With the advancement in technology, it is needless to underline the disruption in the traditional modus operandi. And this has cut across disciplines; journalism, education, medicine, and banking, among others.
However, even as we embrace technology, there are aspects of our day-to-day life that should not be ignored or in the worse case scenario, should be midwifed well. One of them is the book publishing industry – and for purposes of this section - the academic and non-fiction sector.
For example, as reported in this newspaper yesterday, the Uganda Textbook - Academic and Non Fiction Authors Association (UTANA), have found themselves swimming in uncomfortable waters of financial constraints.
And as a response, they have retreated to pool together resources to enable their cause because many readers have rushed to electronic texts and, therefore, are not buying the hard copies. According to the UTANA chairperson, Prof Elisan Magara, the expenses incurred in publishing are high yet technology has taken away the numbers and this hinders many prospective writers.
“Everything is in google, dictionaries and Bibles are on the phone, piracy and plagiarism is hurting the book industry because you cannot stop photocopying. Worse still we have a poor reading culture much as investing in books creates a legacy,” he said at the weekend.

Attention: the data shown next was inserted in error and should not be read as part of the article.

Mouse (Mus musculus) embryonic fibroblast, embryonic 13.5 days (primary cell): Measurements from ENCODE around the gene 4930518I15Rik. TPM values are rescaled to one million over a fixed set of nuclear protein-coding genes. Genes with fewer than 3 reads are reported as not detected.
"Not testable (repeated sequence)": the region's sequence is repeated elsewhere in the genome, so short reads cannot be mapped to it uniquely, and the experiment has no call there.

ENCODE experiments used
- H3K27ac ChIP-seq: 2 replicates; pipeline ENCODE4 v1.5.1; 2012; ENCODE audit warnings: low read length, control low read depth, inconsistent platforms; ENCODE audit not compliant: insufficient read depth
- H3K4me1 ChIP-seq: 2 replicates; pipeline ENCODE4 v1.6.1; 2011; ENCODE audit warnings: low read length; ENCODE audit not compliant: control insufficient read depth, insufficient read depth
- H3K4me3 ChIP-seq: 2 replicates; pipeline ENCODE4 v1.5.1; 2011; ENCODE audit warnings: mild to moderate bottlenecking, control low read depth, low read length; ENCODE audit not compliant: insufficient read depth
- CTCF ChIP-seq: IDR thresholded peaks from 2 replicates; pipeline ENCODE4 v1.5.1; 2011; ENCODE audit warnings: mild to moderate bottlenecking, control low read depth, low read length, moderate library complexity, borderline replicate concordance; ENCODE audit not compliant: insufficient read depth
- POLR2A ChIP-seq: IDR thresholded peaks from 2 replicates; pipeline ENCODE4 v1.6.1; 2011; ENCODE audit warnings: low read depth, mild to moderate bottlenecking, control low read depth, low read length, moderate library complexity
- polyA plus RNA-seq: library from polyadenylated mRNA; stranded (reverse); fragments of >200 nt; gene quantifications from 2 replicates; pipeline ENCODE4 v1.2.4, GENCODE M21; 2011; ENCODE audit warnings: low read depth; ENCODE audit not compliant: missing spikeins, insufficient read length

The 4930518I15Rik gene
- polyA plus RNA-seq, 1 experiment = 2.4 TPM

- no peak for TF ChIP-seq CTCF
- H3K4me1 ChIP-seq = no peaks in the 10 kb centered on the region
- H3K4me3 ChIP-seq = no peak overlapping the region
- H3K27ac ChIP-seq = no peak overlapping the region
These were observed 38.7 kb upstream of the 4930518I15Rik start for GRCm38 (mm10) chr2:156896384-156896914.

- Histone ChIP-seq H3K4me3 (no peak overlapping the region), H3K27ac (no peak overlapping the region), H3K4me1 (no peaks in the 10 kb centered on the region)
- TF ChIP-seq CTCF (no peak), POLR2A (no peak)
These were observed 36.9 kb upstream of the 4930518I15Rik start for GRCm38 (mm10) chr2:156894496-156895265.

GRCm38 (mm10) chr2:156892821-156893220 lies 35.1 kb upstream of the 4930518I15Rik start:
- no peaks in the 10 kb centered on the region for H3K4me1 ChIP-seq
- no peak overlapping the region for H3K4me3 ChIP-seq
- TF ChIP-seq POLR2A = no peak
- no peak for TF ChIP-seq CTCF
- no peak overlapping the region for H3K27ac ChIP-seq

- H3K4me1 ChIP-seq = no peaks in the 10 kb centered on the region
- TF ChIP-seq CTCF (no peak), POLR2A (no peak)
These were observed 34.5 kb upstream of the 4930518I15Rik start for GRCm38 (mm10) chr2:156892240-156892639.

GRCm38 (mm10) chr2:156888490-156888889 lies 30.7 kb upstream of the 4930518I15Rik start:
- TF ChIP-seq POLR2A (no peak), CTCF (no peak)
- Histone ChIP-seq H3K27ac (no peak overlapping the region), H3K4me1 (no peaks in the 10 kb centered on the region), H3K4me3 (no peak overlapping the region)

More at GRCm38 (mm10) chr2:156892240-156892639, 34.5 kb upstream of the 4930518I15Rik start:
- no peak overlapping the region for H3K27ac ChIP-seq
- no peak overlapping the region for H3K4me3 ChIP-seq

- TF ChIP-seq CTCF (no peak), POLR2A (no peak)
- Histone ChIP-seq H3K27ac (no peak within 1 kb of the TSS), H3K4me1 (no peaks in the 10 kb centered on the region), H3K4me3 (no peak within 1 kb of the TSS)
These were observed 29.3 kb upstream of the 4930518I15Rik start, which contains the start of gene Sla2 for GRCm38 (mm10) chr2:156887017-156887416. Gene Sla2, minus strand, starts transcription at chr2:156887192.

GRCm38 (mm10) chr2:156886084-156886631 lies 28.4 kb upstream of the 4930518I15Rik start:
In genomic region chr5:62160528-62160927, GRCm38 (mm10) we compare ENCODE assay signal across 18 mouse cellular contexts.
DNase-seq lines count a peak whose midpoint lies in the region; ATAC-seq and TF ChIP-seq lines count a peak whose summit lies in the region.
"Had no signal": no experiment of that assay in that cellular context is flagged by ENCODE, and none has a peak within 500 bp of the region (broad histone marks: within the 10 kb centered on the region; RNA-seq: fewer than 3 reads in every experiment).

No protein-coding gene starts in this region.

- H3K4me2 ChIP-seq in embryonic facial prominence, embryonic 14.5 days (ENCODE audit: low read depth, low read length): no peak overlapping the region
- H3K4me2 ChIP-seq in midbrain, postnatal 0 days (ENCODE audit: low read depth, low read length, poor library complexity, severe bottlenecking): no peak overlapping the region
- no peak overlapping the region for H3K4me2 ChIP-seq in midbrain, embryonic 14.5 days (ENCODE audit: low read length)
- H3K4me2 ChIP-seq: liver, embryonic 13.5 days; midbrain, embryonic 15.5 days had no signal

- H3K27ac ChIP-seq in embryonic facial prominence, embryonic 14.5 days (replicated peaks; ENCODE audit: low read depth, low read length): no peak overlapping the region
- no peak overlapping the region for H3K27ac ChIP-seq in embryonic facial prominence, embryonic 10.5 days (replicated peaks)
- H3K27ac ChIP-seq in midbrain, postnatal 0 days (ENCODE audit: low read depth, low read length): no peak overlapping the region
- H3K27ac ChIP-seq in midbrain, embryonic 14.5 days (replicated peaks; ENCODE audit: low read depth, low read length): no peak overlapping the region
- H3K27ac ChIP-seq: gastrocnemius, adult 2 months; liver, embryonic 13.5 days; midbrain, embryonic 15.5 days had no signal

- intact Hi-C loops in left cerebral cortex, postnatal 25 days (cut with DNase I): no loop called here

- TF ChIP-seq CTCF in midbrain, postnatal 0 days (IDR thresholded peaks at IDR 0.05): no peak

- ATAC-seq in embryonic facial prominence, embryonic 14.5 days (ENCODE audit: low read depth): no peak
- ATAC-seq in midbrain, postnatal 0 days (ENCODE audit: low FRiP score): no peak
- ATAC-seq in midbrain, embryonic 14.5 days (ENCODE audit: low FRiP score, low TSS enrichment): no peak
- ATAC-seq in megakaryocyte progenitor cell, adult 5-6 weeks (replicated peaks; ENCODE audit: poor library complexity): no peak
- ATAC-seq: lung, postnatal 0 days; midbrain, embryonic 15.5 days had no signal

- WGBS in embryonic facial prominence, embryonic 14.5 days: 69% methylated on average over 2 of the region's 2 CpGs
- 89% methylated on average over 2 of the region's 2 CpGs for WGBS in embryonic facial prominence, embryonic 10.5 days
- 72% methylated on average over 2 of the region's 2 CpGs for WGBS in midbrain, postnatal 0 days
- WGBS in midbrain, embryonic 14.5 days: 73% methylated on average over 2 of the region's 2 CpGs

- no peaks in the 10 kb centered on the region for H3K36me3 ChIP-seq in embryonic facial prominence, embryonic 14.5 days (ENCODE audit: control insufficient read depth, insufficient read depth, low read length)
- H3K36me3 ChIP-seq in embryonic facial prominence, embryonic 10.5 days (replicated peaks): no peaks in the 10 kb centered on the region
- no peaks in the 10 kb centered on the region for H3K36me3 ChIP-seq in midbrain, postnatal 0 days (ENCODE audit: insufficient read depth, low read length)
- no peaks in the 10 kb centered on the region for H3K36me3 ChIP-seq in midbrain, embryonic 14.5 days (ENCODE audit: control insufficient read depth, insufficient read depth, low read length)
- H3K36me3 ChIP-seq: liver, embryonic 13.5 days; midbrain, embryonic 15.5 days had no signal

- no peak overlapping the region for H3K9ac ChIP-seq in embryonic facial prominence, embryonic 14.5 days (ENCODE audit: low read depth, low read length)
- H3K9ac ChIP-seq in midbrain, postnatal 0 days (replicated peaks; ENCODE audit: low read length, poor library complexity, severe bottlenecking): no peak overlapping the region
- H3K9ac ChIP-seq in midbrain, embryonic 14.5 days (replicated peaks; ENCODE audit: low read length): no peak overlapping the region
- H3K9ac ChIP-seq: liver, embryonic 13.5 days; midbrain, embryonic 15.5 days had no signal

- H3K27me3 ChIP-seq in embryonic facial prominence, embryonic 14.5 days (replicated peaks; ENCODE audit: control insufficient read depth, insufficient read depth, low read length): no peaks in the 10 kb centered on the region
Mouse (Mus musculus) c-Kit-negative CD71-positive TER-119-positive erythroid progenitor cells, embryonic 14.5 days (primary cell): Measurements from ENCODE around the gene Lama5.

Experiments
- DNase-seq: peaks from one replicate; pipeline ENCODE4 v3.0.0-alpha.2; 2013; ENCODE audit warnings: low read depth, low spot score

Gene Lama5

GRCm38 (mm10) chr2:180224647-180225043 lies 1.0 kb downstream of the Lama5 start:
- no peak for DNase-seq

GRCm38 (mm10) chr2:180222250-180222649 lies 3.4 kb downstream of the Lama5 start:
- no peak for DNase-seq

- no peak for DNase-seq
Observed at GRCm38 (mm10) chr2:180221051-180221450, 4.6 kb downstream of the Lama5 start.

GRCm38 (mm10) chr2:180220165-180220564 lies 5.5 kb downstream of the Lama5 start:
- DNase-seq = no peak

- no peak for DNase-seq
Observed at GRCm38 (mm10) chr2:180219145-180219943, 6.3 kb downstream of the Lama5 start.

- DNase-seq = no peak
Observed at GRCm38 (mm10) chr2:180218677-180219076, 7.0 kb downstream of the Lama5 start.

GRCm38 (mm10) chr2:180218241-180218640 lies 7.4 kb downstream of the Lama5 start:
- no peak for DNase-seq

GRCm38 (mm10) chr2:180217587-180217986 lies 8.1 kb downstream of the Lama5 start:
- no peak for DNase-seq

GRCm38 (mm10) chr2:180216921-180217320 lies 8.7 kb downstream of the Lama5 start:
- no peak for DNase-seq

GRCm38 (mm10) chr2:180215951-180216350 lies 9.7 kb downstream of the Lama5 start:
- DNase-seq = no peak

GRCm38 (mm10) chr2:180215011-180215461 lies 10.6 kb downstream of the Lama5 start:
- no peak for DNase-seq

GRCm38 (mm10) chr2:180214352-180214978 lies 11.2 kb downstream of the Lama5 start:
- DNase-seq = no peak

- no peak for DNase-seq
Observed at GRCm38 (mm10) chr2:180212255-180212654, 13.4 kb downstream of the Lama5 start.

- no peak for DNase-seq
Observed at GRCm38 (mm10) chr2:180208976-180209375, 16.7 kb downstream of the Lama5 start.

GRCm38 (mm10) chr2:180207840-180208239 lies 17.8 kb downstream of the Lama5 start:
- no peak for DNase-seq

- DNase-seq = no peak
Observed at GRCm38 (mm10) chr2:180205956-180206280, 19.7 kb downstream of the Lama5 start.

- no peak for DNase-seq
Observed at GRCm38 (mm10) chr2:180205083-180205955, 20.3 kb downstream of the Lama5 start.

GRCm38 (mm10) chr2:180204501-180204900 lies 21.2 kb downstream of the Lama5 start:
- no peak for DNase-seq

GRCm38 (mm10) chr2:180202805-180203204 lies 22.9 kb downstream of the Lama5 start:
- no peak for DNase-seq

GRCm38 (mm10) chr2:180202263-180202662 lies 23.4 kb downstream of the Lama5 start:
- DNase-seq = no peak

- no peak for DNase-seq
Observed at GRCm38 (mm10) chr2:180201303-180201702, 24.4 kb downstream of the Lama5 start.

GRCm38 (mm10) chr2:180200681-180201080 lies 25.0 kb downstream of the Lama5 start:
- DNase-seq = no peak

The authors are right to venture into resource mobilisation. And we think they have a point in propping up the industry. Why?
First, in reality, Uganda’s education system today depends largely on hard copy materials as teaching and learning materials, which should be availed and made cheaper. Secondly, much as there is technological disruption, many learners are computer illiterate or do not have the computers. Books are easily available.
Also, according to the 2014 Census Report, the literate population in Uganda has been increasing over the last 24 years from 5.9 million in 1991 to 10.8 million in 2002 and to 16.3 million in 2014.
However, the literacy rate was 72 per cent in 2014 having increased slightly from 70 per cent in 2002 a two-percentage point in 12 years!
Yet at the end of May, the World Bank’s adviser on Global Education Practice, Mr Mourad Ezzine, recommended that government scraps the Primary Leaving Examinations to save $82 million (about Shs306.4b), which he claimed is lost to what he described as unproductive education. His argument was that many children leave in the middle of primary education when they are still illiterate.
It is because of the need to have a strong reading and writing culture that we can have a literate society. And having a strong financial muscle is good in supporting both the authors and promoting a good reading culture.